During the last ice age, humans figure out that you could use naturally occurring pigments to paint on the wall. But they weren’t the first to play with this “paint”. Our family had actually been using it for hundreds of thousands of years. Yet no cave art dates from this period. Instead, some speculate that they might have been using it as makeup.
And I’m not talking about just giving yourself rosy cheeks. Some researchers argue that this makeup was part of a huge ritual that actually influenced our evolution. They claim that it was used to help hide fertility in females (by faking menstruation). This allowed women to dictate the terms of mating, as only they knew when babies could be made. The result was makeup playing a key role in human evolution.
Being artsy seems to be a fairly old human trait. Whilst everyone might think of cave art as the prototypical ancient art, it’s actually got a much deeper history. In fact, almost a million years ago our ancestors were making tools with such a care for aesthetics some argue they should be considered art.
Pigment use could be up there as another case of super-old art. We know humans were using it at least 100,000 years ago. Neanderthals that old have also been found with pigments. There are some pigment sites which are claimed to be even older, potentially up to 300,000 years old. Almost all of these ancient sites use hematite, a naturally occurring iron-based pigment also called ochre. It can be anything from yellow to red to black.
At the same time, no cave art is known to be this old. And no tools have been found with pigment on. So we know that they weren’t decorating these objects with the ochre. Which leads to the conclusion that these pigments must have been used as makeup.
However, there are alternatives. Those pretty tools could just be tools. Similarly, there are some practical explanations for relatives using pigment. Modern hunter-gatherers have a range of boring uses for this sort of pigment. These range from insect repellant, food preservative, medication, glue-ingredient, and even for help with tanning hides.
Putting on a show
So we might be dealing with a case of ancient makeup. Or we might not be. However, there are some researchers who are not only convinced that this ochre was used for makeup but they know what was being done with the makeup.
Enter the female cosmetic coalition hypothesis or FCC. This is an idea that has been fermenting for a few decades and goes something like this. Menstruation provides a rough guide to female fertility. Thus, a stingy male could use that information to only care for women when they know they can get sum fuk. So to encourage males caring about them all year round, females could use red pigment to fake menstruation and hide their fertility cycle.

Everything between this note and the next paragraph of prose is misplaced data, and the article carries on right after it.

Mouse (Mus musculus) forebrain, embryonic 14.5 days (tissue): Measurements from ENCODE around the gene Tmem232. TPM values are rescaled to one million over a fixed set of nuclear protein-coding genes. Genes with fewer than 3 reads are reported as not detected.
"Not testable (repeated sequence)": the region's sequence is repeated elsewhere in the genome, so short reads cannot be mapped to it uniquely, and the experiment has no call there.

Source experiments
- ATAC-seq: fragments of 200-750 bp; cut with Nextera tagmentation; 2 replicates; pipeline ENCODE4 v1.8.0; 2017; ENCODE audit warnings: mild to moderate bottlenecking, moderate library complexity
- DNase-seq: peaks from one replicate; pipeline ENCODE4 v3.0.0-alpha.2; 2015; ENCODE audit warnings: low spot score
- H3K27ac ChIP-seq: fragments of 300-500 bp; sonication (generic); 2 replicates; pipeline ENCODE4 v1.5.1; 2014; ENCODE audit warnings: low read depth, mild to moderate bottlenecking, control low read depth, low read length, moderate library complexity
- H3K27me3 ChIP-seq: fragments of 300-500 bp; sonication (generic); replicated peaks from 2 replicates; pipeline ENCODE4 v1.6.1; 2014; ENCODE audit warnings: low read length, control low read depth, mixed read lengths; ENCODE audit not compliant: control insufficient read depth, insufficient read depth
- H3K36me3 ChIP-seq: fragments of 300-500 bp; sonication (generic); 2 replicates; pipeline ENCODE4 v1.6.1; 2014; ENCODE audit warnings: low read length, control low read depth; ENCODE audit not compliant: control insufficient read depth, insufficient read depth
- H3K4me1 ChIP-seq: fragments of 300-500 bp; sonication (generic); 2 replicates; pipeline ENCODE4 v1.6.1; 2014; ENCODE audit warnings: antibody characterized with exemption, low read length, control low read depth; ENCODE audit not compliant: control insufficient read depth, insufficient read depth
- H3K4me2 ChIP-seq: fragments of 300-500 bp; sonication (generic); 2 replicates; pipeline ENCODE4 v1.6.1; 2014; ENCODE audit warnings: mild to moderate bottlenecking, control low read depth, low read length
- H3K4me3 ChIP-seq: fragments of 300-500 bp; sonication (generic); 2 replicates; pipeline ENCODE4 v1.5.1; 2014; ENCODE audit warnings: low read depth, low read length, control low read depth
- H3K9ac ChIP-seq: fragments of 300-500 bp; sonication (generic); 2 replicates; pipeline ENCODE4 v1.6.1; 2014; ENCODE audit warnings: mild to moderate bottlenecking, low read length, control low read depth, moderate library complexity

Well, that’s the cosmetic “C” of the FCC taken care of. What about the coalitions? Well, these stem from the fact that if just one female hid their fertility then males would just go elsewhere. For it to be effective most women have to band together and also mask menstruation. The result would be coalitions of women forming who would work together to maximise their fitness.
Some even argue that the resulting arms race may have driven a cognitive explosion as males and females developed more complex ways to maintain a coalition, or try and break it apart. This makeup could have altered the course of our evolution.
Well, that’s a lovely, albeit bloody, story. But is there any evidence for it? Well, there is some. The idea has sustained for decades. And whoever heard of an idea persisting without evidence? However, most of it is highly circumstantial.
For example, ochre does have non-makeup uses. However, some early sites use specularite. This is a shiny form of ochre that has limited applications outside of decoration. Plus, a lot of it is red. That’s the colour of blood. In fact, at several early sites red was preferentially collected over other locally available colours. Unfortunatley the evidence doesn’t get much stronger than that. From shiny red pigments you’re supposed to infer an entire ritual display that influenced the course of human evolution.
In fact, I may have oversold the evidence to some degree. Non-red pigment is very rare, but not unknown from this period. And not all of the red pigment is particularly. . . red. Many lie closer to the brown side of things, but are nevertheless still held up as evidence on the grounds that it “may have been redder at deposition”.
But just because some people have drawn some rather unusual conclusions from this ochre doesn’t disguise the main point. Our ancestors were using pigment thousands of years before they daubed it on cave walls. There was likely some artistic component to this behaviour, lending further support to the fact that our family has a very creative history.
Knight, C., Power, C. and Watts, I., 1995. The human symbolic revolution: a Darwinian account. Cambridge Archaeological Journal, 5(01), pp.75-114.
Roebroeks, W., Sier, M.J., Nielsen, T.K., De Loecker, D., Parés, J.M., Arps, C.E. and Mücher, H.J., 2012. Use of red ochre by early Neandertals. Proceedings of the National Academy of Sciences, 109(6), pp.1889-1894.
Watts, I., Chazan, M., Wilkins, J., Barham, L., Coulson, S., Kuhn, S.L., Power, C., Watts, I., Chazan, M. and Wilkins, J., 2016. Early Evidence for Brilliant Ritualized Display: Specularite Use in the Northern Cape (South Africa) between∼ 500 and∼ 300 Ka. Current Anthropology, 57(3), pp.000-000.